Hotel guests happier, but more demanding, than ever – study

Almost universally, hotels in North America are making their customers happier than ever, but there are still areas for improvement, according to the recently released J.D. Power 2018 North America Guest Satisfaction Index.

Driven by increased approval of guest rooms and hotel facilities, overall satisfaction for the industry increased eight points, to 825 on a 1,000-point scale. Now in its 22 nd year, the study looks at hotels at six different price ranges, from luxury to economy, plus two extended-stay categories.

“Hotels in all price ranges have exceled at ensuring their customers have a top-notch experience,” Jennifer Corwin, Associate Practice Lead for the Global Travel and Hospitality Practice at J.D. Power, said. “Years of capital investment in offerings such as higher-end televisions and in-room tablets have left their mark. Now, as hotels look to push customer satisfaction levels higher, their focus should turn to service areas, particularly when it comes to direct booking.”

Last year’s study found that incorporating mobile apps and functionality into a hotel stay was associated with higher guest satisfaction. Integrating this technology also makes guests more willing to share their positive hotel experiences on social media.

This year’s study found that service areas continued to improve, but at a slower rate than overall satisfaction. In consideration of economic cycles, hotels should emphasize refining their service effort which represents greater opportunity for improvement and requires less investment than capital improvements, Corwin noted.

The study analyzed guest responses to more than 150 questions regarding their overall experiences and includes 70 officially ranked brands in the eight market segments. This year’s study was based on responses from approximately 55,000 hotel guests who stayed at a hotel between May 2017 and May 2018 and examines seven key factors to determine overall satisfaction: reservation; check-in/check-out; guest room; food & beverage; hotel services; hotel facilities; and cost & fees.

Study Rankings

These hotel brands ranked highest in guest satisfaction in their respective segments:
  • Luxury: The Ritz-Carlton (for fourth consecutive year)
  • Upper Upscale: Kimpton Hotels
  • Upscale: Hilton Garden Inn (for third consecutive year)
  • Upper Midscale: Drury Hotels (for 13th consecutive year)
  • Midscale: Wingate by Wyndham (for fourth consecutive year)
  • Economy: Microtel Inn & Suites by Wyndham
  • Upper Extended Stay: Staybridge Suites (for second consecutive year)
  • Extended Stay: Home2 Suites by Hilton
Ritz-Carlton Boston

Some key findings of the 2018 study included:
  • Up, up and up: Compared with 2017 results, the greatest improvement in overall satisfaction occurs in the upper midscale segment (+12 points on a 1,000-point scale). A seven-point increase is posted in the luxury, upper upscale, upscale and midscale segments, while a six-point improvement is found in the upper extended stay, extended stay and economy segments.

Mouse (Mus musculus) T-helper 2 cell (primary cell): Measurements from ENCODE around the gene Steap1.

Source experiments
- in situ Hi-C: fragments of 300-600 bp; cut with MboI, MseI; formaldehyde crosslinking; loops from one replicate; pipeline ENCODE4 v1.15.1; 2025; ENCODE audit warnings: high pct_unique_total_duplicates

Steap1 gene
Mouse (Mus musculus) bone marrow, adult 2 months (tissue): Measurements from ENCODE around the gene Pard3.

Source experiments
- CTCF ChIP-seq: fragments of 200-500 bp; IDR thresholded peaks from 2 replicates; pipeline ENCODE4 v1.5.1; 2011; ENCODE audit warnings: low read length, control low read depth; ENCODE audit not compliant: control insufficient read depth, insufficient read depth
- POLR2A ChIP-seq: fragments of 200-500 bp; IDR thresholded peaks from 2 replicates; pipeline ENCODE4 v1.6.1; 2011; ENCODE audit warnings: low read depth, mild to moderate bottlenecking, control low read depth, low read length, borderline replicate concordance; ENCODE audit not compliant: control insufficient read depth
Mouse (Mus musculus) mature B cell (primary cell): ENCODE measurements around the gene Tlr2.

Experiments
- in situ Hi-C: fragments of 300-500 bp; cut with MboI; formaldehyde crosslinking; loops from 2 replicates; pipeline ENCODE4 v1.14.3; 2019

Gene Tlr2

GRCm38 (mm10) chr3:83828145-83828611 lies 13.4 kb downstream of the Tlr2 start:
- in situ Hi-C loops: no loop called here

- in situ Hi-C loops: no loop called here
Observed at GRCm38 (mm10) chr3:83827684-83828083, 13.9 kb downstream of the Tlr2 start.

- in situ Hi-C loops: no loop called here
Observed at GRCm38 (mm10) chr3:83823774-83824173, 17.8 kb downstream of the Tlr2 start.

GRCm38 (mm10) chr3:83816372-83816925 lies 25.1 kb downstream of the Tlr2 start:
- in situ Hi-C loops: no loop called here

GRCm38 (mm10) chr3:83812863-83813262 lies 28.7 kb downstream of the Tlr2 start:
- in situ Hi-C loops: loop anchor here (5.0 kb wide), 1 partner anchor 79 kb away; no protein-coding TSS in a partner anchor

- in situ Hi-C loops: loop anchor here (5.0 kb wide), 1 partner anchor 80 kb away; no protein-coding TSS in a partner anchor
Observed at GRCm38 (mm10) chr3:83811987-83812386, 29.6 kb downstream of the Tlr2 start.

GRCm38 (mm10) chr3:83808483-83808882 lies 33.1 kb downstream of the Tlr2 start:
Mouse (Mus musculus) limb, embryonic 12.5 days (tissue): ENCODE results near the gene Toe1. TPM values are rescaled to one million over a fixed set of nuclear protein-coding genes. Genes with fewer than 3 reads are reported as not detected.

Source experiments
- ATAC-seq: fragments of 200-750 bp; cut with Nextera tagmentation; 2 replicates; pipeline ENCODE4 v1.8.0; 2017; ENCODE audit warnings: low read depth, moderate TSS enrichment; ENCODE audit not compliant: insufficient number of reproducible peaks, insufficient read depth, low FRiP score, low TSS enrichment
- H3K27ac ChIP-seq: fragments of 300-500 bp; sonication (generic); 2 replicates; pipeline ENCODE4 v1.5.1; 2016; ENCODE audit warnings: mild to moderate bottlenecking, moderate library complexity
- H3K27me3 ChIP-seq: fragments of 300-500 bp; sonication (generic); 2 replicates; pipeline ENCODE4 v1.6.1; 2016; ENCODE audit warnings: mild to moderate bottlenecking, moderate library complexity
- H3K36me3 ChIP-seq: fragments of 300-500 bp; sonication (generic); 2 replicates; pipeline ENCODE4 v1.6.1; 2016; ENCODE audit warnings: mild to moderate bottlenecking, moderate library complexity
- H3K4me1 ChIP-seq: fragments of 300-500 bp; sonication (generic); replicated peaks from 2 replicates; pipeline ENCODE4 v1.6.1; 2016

• Flying high: The Ritz-Carlton scores 902, up 14 points from last year and the highest ever for a brand in the study. The Ritz-Carlton is at the top in five of the seven factors in the luxury segment. Similarly, Drury Hotels scores 895, also up 15 points from last year and the third-highest score of any brand. Drury Hotels ranks highest in the upper midscale segment across all seven factors. Both brands have high levels of consumer loyalty and advocacy, with 70 percent of guests stating they “definitely will” recommend the brand to someone else and more than half of guests saying they “definitely will” stay at that hotel chain again.
  • Technology offerings are important: Technology is becoming more pervasive in the guest experience, specifically in guest rooms. Adding capabilities has a clear association with higher guest satisfaction, but this plateaus as offerings become standard. Consider that 77 percent of guests surveyed say a large flat-panel television was available in their rooms, but only 10 percent have a tablet for in-room information. The former is worth a 12-point lift, while the latter is worth a much larger 47-point increase. Mobile app adoption generates a 58-point increase in 2018, compared with a 65-point increase in 2017.

    In addition, as noted in previous surveys, items that were once considered added amenities have now become expected.
  • Service satisfaction increases at a lesser rate: While on the rise, hotel services satisfaction continues to be outpaced by the growth in product satisfaction. Guest room and hotel facilities satisfaction, which are primarily product-focused, are increasing at a greater rate than any other factor (13 and 11 points, respectively). The factor areas with the highest level of staff touch points (check-in/check-out and food & beverage) have improved the least (five and seven points, respectively), which coincides with a smaller improvement in cost & fees (five points).
  • Think local, act local: Providing authentic local experiences has increasingly become an important focus of the hotel industry as a means of providing a unique, destination-specific feel to a hotel room. While providing an authentic local experience in food and beverage is essential, more guests experience the guest room décor and hotel facilities. Focusing on delivering a location-specific feel can cause a greater lift to overall satisfaction.
The entire study can be found here.

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